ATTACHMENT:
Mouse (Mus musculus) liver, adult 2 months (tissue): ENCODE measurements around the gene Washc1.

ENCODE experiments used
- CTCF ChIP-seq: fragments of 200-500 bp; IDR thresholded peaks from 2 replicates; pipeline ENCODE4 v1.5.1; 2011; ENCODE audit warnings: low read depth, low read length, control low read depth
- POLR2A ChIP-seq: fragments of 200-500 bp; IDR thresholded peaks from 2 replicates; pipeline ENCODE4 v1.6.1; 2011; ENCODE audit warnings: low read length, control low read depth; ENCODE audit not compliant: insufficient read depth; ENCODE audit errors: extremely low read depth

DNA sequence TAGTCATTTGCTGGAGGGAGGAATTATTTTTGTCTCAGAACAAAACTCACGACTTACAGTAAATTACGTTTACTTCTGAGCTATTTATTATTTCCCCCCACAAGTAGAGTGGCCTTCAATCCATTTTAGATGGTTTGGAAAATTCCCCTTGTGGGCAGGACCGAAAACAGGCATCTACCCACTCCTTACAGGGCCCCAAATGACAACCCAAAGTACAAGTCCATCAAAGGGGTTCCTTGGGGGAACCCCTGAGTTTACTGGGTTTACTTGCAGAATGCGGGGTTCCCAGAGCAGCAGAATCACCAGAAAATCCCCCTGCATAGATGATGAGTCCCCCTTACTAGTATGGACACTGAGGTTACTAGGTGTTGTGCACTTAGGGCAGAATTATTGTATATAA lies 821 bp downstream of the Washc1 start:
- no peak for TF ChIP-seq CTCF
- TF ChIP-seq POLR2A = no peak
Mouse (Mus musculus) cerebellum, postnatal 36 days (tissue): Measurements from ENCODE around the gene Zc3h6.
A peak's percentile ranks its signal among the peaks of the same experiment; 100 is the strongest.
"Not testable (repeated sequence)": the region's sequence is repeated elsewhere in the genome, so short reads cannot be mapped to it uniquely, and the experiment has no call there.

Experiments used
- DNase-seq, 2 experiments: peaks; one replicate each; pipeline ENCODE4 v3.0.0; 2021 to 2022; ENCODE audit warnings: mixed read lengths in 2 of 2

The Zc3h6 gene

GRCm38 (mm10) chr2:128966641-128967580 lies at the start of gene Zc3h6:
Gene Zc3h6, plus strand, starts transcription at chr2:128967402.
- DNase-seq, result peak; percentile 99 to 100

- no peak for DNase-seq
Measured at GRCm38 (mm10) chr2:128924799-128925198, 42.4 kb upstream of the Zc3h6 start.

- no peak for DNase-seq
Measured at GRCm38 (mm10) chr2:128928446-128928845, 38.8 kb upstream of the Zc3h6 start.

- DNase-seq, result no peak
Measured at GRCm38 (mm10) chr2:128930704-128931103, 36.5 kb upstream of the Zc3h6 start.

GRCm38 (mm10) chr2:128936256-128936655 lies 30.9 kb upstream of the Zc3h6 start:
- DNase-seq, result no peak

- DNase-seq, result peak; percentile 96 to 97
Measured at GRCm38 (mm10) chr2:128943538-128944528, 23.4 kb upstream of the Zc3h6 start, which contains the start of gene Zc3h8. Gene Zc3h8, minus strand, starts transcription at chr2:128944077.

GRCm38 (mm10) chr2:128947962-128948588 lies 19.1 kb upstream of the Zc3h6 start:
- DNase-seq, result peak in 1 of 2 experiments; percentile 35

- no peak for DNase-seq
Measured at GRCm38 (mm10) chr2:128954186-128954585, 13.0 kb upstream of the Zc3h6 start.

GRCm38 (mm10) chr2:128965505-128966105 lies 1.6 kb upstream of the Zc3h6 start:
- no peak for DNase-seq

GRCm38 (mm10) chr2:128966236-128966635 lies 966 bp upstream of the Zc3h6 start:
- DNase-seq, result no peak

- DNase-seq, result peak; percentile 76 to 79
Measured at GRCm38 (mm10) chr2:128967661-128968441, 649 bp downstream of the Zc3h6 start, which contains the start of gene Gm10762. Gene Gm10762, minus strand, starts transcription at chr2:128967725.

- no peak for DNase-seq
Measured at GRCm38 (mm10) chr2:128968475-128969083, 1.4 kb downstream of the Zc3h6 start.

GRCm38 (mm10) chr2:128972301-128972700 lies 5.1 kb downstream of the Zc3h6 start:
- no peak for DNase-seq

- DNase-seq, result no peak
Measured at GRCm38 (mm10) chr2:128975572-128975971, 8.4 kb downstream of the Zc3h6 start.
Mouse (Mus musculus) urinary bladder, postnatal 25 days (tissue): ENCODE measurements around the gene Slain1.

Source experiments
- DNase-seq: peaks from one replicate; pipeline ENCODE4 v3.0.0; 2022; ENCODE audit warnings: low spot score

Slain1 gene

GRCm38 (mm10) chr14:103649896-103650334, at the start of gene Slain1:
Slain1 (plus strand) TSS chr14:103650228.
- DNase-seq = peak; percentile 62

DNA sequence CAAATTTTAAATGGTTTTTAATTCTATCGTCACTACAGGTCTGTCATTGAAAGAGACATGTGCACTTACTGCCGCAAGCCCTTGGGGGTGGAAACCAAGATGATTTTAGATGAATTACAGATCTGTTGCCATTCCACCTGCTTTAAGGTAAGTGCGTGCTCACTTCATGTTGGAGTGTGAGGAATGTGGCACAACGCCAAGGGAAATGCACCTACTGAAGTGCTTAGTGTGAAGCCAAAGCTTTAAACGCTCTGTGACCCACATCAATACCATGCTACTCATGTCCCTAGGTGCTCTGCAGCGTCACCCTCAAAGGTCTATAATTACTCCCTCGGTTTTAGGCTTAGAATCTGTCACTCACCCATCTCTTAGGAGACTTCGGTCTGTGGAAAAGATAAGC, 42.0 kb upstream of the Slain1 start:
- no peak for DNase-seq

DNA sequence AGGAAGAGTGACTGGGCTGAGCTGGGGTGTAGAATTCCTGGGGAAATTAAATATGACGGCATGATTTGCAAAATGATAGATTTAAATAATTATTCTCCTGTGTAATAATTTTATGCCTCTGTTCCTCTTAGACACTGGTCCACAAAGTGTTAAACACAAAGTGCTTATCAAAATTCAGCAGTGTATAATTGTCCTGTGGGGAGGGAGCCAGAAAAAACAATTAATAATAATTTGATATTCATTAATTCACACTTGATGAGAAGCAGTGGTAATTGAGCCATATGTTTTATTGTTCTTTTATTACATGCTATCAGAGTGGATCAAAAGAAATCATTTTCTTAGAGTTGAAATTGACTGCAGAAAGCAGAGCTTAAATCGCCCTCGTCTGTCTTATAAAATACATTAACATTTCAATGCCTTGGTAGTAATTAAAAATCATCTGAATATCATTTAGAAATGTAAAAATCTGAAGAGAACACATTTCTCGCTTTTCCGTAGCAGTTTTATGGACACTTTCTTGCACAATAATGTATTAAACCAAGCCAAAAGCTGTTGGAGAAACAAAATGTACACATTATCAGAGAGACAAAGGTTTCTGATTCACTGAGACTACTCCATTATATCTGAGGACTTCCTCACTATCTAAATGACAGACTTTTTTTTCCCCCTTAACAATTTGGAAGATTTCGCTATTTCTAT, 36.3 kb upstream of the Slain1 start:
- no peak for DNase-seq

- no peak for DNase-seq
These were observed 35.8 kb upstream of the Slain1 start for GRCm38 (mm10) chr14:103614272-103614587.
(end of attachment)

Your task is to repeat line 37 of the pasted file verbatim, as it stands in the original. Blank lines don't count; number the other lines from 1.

- no peak for DNase-seq